Fed with signals from the Marantz CD-12/DA-12 CD player and the SME 30 Mk II turntable/SME Series V arm/Koetsu Urushi cartridge through the EAR phono stage, wired entirely with Transparent cables, into the aforementioned speakers, the baby ARC took all of 20 seconds to convince me that it was a thoroughbred. My current tingle-up-the-spine disc, Joss Stone's debut, The Soul Sessions, provided ample evidence that this amplifier could handle the all-important midband and vocal textures with the sort of verisimilitude that we crave from a 'high fidelity' system.
OK, OK, so we're talking push-pull tube circuitry from big, fat classic glassware (rather than sentiment-drenched 300Bs). It was almost a given that there would be warmth galore, with sound that's easy on the ears. But there's more than a hint of modernity in the form of detail retrieval and sheer clarity that makes this amplifier appealing not just to tube converts who are short of cash. I can see it being used as a means of weaning listeners away from transistors and onto valves.
Probably the most impressive element, if the above strikes you as an amusing way to position an amp, is the bass. No way will you mistake the lower registers for the sphincter-clenching bottom octaves recreated by big transistor powerhouses. Never would you consider even showing let alone playing this to a double-digit-IQ'd, backwards-baseball-cap-wearing hip-hop casualty. It does not move mountains, nor cause plaster to crack. It will not make you think that a 16-wheeler just drove by your house. But it will do justice to any recording you can feed it, from snap-bass funk to acoustic jazz to explosive soundtracks.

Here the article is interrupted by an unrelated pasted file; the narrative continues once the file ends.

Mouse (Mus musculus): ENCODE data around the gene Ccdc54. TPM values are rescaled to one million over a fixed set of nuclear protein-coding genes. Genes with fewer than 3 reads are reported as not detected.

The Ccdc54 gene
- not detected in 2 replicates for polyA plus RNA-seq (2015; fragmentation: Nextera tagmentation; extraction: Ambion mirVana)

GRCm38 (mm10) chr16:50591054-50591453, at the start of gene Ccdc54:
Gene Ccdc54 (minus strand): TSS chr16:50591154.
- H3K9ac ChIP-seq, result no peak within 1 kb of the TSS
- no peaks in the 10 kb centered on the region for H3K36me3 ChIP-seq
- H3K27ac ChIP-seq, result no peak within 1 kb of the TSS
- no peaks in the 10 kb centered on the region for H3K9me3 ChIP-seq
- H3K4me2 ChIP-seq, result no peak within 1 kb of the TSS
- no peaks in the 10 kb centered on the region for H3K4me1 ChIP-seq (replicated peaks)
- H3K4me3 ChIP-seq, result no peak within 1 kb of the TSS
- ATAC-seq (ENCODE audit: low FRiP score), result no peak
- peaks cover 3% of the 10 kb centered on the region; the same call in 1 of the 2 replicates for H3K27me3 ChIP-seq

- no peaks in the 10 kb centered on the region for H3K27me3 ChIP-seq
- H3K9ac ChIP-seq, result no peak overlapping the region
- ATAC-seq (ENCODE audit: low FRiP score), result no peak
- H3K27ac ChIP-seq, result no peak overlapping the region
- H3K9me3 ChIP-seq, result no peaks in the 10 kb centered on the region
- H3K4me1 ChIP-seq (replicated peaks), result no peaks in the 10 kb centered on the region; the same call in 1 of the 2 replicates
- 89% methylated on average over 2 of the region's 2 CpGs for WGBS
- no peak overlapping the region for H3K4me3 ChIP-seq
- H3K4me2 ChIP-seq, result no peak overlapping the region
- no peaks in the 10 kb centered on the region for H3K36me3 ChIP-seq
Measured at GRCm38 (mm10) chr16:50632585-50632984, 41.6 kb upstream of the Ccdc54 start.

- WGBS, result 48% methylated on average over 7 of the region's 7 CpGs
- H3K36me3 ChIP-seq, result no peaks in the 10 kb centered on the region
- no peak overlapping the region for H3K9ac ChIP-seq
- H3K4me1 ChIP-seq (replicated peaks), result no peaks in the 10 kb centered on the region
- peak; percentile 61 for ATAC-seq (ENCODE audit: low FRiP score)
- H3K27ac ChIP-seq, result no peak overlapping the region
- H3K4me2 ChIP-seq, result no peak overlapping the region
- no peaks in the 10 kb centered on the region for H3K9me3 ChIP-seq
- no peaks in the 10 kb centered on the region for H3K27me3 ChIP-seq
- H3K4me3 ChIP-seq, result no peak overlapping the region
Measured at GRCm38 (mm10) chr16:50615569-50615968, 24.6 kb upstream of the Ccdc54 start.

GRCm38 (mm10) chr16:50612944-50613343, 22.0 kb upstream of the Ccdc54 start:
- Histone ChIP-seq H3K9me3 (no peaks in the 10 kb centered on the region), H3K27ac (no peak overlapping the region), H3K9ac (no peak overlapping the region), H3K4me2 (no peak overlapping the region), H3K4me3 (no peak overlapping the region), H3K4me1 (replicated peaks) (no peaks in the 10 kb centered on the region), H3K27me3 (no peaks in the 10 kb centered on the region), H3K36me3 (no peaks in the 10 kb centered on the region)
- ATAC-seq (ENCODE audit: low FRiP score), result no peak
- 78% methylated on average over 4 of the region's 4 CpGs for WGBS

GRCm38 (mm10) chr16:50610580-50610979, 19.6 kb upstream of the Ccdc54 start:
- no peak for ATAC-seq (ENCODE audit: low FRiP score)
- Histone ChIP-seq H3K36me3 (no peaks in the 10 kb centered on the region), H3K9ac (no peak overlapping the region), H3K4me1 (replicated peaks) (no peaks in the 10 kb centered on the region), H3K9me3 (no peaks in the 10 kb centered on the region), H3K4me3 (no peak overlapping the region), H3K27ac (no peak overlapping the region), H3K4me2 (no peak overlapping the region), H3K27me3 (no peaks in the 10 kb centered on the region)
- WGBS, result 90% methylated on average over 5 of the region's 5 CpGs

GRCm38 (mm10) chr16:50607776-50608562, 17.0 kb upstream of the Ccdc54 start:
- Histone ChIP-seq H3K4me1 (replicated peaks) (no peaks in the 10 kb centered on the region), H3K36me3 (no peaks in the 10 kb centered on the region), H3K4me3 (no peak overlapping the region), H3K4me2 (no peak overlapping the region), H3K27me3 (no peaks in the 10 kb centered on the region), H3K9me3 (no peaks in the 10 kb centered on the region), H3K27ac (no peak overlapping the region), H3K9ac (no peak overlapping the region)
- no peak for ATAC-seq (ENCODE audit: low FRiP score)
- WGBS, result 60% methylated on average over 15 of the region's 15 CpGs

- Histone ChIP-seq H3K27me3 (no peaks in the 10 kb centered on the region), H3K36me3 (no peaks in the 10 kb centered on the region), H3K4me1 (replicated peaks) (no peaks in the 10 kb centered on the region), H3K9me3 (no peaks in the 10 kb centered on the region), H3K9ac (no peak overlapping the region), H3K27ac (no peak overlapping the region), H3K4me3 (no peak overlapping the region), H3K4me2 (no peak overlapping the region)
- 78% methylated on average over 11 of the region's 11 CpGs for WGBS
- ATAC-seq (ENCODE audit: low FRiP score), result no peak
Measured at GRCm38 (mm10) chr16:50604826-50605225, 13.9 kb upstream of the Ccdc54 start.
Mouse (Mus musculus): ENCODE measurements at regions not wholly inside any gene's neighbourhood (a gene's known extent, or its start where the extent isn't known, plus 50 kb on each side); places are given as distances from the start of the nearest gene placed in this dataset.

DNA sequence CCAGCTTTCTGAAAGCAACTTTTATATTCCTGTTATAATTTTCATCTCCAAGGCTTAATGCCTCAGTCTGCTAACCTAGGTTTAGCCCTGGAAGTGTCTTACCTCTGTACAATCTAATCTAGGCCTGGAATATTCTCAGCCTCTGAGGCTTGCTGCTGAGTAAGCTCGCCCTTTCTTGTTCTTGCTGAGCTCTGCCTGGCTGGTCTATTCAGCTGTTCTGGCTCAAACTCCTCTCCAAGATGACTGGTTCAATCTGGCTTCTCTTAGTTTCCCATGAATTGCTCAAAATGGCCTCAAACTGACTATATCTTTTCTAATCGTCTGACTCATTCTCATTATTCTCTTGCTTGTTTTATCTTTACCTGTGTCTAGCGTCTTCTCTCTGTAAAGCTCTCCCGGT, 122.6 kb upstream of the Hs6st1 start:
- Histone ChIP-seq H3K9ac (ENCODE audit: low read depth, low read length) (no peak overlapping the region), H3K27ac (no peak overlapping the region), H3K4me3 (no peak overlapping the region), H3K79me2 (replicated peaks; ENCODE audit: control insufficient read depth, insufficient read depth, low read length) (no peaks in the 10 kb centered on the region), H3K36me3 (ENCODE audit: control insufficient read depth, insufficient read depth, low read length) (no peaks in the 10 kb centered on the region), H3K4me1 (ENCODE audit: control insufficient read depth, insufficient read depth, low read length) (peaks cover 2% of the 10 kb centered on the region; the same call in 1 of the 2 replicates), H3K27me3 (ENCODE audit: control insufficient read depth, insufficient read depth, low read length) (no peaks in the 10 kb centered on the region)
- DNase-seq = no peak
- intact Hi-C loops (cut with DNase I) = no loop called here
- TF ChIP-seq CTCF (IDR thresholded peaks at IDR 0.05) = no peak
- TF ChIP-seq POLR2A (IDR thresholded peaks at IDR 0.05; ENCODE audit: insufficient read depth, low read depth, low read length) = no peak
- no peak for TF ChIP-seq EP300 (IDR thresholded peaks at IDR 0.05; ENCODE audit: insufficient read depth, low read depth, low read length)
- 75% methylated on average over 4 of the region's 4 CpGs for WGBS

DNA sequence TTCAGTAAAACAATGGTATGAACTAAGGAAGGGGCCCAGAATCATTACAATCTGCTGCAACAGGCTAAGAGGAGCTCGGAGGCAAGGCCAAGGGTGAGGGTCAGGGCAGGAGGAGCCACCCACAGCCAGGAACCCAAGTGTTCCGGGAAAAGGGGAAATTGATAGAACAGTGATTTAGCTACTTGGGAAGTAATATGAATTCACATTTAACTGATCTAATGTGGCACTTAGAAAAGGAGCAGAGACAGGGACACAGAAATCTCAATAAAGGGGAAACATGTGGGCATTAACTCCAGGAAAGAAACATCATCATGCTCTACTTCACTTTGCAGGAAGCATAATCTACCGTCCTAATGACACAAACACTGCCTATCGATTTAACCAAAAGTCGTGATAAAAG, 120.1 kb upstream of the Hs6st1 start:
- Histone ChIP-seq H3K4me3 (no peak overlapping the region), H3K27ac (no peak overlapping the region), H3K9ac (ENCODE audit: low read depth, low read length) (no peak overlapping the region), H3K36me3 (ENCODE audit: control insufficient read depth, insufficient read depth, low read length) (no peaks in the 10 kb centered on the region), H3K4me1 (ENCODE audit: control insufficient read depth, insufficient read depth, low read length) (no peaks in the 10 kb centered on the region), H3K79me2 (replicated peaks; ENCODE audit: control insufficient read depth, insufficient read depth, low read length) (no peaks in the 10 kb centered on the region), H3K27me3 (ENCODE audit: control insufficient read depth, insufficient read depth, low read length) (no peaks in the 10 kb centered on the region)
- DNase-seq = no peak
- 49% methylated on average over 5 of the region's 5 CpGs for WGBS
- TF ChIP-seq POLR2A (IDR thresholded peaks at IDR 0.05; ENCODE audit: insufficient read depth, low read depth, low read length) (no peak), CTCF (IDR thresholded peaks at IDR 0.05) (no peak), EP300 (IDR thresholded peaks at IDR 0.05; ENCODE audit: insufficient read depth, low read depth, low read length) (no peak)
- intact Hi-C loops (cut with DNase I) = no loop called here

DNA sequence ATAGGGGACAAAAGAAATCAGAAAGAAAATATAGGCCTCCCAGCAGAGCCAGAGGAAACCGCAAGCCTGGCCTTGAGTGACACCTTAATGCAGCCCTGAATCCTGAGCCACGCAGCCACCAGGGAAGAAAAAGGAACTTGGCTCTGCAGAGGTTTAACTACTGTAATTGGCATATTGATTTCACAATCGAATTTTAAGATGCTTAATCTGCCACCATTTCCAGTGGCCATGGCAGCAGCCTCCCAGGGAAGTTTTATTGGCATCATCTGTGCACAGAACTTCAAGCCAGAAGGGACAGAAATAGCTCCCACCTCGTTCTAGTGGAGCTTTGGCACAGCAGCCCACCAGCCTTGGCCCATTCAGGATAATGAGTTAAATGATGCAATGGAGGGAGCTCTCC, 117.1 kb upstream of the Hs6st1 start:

Despite bass not being an area about which I'm overly concerned, I have to admit that there was something terribly seductive about the VSi55's behaviour down below. The sound had a foundation, a mass that suggested a much larger amp with far greater power reserves and wider dynamic capabilities than one would associate with a 2x50W tube job. And for those of you who think laterally, no, I'm not suggesting that the marriage with Quads works so well because they are less revealing than the Wilson WATT Puppies. It will please you to know that even the Puppies couldn't expose any particular shortcomings.
But there's one other area where the VSi55 denies its role as the entry level fixture in the ARC catalogue: it creates a vast, genuinely three-dimensional soundstage. I've heard bigger - the McIntosh C2200/MC2102 combination reveals another 'few feet' of depth and width - but one cannot fault the sense of proportion within the VSi55's ample playground. Add to this enviable transparency and a sweet, fast and precise upper register, and you have a little honey that reminds me (and not just because of the naff finish) of the truly classic Dynaco PAS3/Stereo 70 combination.
If 'utilitarian' is a four-letter word in your dictionary, another grand will pay for the shockingly good T+A V-10. If you need a tape loop, or balanced operation, or even a 19in front panel, the market's full of alternatives. But if you want honesty - both in terms of sound and value - and can live with the basics, the lure of the VSi55 could prove overpowering.